I've mentioned the topic of UFOs in a few previous posts. For those of us who enjoy quilting and stitching objects, this means "unfinished fabric objects" or, more simply, "unfinished objects." Even though I try not to have too many unfinished projects around, sometimes they accumulate. Sometimes I am in the midst of one project when some other project comes along that requires my attention - perhaps something that is to be a gift or some other type of seasonal project. Other times, I get to a part that I find rather tedious or find that I need a given resource, work surface, and/or other condition to keep the project moving along. The project that I will be sharing in this post is one of the latter. 
Three years ago, I was introduced to wool appliqué at a winter quilt retreat sponsored by Village Dry Goods in Brigham City. In addition to the projects that were included as part of this retreat, we had the opportunity to purchase other kits featuring designs by the featured teacher, Lisa Bonjean of Primitive Gatherings. I quickly finished a table mat that included pumpkins, and then eagerly began work on the project that is the topic of this post.
The work began without too much trouble, I started with the houses. Even with the doors, roofs, windows, and chimneys, they were fairly easy and straightforward to complete.























The next pieces to include were the four green hills. They were pretty easy to add as well. I was even starting to wonder if I was working through these new projects a little too quickly. Then … it was time to start working on the trees. The brown tree trunks were narrow, long, and harder to keep in place, even with the fusible backing. I started stitching them down with one shade of brown, decided I didn't like it, and switched to another color. Another challenge with the tree trunks is that I really needed to be still and have a flat work surface. This meant that the project was no longer amenable to toting around to work on while traveling. I also got myself intimidated by the thought of having to draw the branches so that I could outline stitch them and add lazy daisy accents. I also didn't feel eager about working on the relatively small sheep bodies and the even smaller sheep heads (the heads were smaller than a dime). So, this project sat for almost 3 years.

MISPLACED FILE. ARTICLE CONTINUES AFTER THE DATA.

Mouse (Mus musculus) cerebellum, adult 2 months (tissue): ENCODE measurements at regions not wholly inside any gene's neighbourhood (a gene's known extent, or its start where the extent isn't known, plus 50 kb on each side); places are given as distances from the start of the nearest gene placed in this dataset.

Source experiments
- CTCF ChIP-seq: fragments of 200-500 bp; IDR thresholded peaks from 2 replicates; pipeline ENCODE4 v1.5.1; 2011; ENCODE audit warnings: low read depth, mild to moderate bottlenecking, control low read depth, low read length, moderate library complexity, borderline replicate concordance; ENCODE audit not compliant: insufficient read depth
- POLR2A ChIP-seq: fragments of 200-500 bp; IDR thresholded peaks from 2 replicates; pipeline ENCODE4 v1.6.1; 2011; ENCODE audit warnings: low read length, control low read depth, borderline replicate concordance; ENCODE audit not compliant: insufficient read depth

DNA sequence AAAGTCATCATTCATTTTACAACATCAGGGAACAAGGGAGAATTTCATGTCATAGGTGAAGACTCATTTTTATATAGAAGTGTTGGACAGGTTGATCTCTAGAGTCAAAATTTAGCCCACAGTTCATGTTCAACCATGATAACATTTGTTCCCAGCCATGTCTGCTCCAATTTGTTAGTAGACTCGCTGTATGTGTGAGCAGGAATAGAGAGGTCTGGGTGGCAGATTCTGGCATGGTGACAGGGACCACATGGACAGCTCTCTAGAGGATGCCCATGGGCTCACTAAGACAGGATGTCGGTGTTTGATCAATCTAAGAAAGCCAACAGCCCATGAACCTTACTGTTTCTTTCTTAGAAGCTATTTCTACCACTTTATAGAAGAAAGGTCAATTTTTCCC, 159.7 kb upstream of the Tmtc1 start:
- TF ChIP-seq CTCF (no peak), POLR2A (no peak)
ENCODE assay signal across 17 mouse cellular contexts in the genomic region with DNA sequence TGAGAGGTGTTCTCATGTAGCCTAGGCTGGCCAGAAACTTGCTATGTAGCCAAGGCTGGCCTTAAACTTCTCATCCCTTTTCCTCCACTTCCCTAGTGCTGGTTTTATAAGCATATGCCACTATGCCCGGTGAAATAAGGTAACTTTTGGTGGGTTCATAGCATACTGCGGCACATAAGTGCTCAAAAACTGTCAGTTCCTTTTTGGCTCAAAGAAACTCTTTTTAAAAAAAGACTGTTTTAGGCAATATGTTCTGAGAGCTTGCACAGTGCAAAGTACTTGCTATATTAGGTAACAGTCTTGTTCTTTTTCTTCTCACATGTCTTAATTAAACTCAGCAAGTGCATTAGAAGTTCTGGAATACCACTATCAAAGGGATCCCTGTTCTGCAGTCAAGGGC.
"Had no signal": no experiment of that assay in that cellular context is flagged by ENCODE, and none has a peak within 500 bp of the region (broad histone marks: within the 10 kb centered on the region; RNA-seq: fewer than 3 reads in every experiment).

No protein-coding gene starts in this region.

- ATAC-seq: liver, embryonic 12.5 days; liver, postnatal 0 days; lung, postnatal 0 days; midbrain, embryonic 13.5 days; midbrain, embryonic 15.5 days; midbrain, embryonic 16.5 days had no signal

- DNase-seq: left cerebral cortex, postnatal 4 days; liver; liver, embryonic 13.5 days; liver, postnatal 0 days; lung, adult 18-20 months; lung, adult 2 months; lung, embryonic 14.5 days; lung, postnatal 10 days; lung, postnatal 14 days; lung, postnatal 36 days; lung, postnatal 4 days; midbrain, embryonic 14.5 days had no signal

Enter 2016 - and a time for setting quilting resolutions. Last year, my resolutions focused around organizing my quilting resources with a new sewing machine desk/cabinet and a closet makeover. This year, my focus has been to finish projects, specifically those that I have started and then set aside for whatever reason. Around the start of February, it was time to pick this one up again. My resolve was to take it on one small step at a time. First of all, I had to tackle the tree trunks. Step two was to get over my issues with having to free hand draw the branches based on the example and to mark the locations for the lazy daisy stitches. I really didn't mind the stitching; my issues were with being able to replicate lines that would resemble willow tree branches and leaves.
Finally, it was time to take on the sheep. One of the big challenges with very small pieces such as the sheep heads is to be able to trace and cut them out with sufficient detail so that the shapes are recognizable. Here's a closer look at one pair sheep. 
Although this post relates to a sewing project, some of the principles relate to the spiritual walk as well. Last summer, I shared some perspectives from a Beth Moore Living Proof Live weekend. Much like Peter, it's easy to get distracted and weighed down by the circumstances of life that can detract our focus. Perhaps that is why the writer of Hebrews reminds us to set aside these encumbrances and to fix our eyes on Jesus.